Induction of apoptosis by cannabinoids in prostate and colon cancer cells is phosphatase dependent

Sandeep Sreevalsan, Sonia Joseph, Indira Jutooru, Gayathri Chadalapaka, Stephen H. Safe

Research output: Contribution to journalArticlepeer-review

44 Scopus citations


Aim: We hypothesized that the anticancer activity of cannabinoids was linked to induction of phosphatases. Materials and Methods: The effects of cannabidiol (CBD) and the synthetic cannabinoid WIN-55,212 (WIN) on LNCaP (prostate) and SW480 (colon) cancer cell proliferation were determined by cell counting; apoptosis was determined by cleavage of poly(ADP)ribose polymerase (PARP) and caspase-3 (Western blots); and phosphatase mRNAs were determined by real-time PCR. The role of phosphatases and cannabinoid receptors in mediating CBD- and WIN-induced apoptosis was determined by inhibition and receptor knockdown. Results: CBD and WIN inhibited LNCaP and SW480 cell growth and induced mRNA expression of several phosphatases, and the phosphatase inhibitor sodium orthovanadate significantly inhibited cannabinoid-induced PARP cleavage in both cell lines, whereas only CBD-induced apoptosis was CB1 and CB2 receptor-dependent. Conclusion: Cannabinoid receptor agonists induce phosphatases and phosphatase-dependent apoptosis in cancer cell lines; however, the role of the CB receptor in mediating this response is ligand-dependent.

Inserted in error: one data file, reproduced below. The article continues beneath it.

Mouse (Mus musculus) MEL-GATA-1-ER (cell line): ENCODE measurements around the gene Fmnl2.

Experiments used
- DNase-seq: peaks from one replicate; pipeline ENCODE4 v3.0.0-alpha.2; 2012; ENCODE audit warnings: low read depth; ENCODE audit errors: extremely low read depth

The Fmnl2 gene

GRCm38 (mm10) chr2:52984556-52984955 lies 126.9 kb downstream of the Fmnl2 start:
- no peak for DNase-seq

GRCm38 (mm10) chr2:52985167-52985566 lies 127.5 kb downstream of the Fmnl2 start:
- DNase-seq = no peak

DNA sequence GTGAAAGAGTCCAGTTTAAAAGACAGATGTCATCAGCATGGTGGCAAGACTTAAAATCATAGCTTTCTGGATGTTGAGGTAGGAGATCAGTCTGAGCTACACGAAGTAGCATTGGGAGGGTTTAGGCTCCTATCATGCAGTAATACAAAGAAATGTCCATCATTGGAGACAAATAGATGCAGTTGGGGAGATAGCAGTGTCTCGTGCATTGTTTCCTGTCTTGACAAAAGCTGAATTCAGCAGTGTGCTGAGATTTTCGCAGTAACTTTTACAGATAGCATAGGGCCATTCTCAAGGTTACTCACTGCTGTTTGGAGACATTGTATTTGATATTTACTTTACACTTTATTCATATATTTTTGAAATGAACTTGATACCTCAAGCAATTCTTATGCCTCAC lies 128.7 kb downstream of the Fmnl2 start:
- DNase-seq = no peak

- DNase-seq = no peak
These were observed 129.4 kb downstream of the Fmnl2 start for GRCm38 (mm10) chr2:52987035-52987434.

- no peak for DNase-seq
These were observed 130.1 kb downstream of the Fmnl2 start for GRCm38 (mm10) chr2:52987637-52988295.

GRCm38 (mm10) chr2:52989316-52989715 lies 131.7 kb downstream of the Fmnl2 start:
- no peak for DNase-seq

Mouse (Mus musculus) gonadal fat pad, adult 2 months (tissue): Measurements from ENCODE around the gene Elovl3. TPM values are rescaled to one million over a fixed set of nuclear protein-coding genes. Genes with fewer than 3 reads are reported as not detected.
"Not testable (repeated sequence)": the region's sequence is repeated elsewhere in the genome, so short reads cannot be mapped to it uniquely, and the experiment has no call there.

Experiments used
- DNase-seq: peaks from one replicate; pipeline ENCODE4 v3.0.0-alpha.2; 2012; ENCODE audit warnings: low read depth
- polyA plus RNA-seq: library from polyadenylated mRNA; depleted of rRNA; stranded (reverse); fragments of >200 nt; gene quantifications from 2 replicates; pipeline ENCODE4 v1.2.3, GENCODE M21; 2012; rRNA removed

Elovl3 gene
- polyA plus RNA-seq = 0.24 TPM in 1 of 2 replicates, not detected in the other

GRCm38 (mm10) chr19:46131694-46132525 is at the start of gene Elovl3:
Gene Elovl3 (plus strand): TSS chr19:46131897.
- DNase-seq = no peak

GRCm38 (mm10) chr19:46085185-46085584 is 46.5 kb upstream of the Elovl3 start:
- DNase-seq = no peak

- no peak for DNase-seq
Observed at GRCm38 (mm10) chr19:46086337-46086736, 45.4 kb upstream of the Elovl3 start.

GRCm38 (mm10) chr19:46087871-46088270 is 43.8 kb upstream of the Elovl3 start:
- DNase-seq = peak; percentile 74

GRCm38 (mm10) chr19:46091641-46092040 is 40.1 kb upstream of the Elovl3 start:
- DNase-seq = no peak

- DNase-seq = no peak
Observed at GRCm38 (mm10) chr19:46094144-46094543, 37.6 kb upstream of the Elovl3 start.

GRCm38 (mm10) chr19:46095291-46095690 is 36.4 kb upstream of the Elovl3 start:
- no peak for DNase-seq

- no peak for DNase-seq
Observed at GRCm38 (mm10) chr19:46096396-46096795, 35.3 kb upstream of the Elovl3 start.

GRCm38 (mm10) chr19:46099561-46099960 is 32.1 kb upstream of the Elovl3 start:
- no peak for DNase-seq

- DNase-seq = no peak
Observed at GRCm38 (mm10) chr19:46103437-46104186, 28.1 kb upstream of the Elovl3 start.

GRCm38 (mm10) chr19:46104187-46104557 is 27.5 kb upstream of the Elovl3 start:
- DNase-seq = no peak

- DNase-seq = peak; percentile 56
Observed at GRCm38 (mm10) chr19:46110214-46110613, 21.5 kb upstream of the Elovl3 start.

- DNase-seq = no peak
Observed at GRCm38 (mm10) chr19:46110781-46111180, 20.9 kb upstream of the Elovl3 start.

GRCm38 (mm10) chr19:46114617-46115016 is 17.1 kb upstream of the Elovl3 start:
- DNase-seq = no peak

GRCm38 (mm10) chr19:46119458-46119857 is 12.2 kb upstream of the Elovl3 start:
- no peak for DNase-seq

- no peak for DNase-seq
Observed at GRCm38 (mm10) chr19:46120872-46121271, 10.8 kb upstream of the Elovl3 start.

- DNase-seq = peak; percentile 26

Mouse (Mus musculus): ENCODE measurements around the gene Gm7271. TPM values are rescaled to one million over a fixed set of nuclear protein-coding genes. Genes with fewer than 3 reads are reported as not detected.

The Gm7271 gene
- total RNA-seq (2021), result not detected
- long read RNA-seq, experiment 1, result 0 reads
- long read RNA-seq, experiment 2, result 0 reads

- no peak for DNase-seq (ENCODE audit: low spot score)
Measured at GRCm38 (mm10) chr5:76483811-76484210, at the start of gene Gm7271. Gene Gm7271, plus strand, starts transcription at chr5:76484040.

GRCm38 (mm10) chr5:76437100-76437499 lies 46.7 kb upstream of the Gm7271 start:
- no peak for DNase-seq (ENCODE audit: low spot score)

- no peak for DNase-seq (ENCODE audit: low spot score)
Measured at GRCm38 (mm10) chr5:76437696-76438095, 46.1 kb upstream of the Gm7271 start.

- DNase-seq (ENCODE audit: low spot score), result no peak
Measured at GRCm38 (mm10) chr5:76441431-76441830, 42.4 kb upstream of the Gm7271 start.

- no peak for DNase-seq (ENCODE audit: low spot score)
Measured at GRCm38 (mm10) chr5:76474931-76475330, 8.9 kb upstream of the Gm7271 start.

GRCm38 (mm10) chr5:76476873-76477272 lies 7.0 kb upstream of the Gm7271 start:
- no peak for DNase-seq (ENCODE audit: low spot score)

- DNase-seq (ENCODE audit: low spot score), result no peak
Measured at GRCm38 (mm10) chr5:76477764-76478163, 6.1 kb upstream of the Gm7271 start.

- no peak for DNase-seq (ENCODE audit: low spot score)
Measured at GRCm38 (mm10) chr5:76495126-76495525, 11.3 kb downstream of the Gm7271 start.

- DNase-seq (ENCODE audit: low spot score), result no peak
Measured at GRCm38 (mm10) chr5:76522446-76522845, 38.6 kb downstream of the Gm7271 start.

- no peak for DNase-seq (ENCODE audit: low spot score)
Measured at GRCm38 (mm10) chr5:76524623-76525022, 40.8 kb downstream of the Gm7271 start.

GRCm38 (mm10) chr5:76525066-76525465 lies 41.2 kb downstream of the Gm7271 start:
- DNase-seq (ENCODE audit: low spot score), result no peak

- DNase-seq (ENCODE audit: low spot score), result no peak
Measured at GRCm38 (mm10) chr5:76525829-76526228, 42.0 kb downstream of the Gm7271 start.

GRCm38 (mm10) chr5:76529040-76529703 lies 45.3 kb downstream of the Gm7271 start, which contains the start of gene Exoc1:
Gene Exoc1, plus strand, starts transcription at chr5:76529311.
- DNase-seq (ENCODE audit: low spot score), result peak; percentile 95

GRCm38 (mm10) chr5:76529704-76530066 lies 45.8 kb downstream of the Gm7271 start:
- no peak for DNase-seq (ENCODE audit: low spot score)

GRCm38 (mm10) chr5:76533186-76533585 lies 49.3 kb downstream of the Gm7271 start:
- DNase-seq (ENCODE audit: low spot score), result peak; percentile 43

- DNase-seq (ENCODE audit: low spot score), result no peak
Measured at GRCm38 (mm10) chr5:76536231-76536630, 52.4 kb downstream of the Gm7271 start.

Original languageEnglish (US)
Pages (from-to)3799-3807
Number of pages9
JournalAnticancer Research
Issue number11
StatePublished - Nov 2011


  • Apoptosis
  • Cannabinoids
  • Dual-specificity phosphatases
  • Prostate cancer cell lines
  • Protein tyrosine phosphatases

ASJC Scopus subject areas

  • Oncology
  • Cancer Research


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